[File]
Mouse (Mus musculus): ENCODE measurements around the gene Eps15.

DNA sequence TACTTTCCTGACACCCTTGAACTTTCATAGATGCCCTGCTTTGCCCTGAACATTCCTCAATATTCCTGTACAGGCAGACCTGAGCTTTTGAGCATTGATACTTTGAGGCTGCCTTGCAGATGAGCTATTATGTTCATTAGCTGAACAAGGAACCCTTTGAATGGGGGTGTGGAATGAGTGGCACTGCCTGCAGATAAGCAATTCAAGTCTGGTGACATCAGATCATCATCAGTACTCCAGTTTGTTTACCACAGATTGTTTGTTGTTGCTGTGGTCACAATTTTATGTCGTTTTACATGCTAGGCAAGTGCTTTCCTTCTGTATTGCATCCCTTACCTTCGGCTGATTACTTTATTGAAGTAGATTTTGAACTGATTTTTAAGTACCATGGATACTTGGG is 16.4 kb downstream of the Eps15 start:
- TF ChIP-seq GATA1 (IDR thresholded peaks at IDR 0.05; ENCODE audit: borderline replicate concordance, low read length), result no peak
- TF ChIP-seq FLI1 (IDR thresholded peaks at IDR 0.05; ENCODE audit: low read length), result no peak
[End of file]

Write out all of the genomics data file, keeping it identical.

Mouse (Mus musculus): ENCODE measurements around the gene Eps15.

DNA sequence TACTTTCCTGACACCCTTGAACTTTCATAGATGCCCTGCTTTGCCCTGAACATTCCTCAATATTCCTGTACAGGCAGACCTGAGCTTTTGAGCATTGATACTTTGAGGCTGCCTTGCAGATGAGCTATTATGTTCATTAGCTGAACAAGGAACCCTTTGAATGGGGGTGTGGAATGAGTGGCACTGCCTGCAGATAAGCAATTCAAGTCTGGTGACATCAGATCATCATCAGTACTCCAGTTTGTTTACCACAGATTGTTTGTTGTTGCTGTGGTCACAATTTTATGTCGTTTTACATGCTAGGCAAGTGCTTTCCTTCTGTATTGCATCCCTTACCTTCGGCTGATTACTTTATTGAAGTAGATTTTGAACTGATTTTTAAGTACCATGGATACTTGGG is 16.4 kb downstream of the Eps15 start:
- TF ChIP-seq GATA1 (IDR thresholded peaks at IDR 0.05; ENCODE audit: borderline replicate concordance, low read length), result no peak
- TF ChIP-seq FLI1 (IDR thresholded peaks at IDR 0.05; ENCODE audit: low read length), result no peak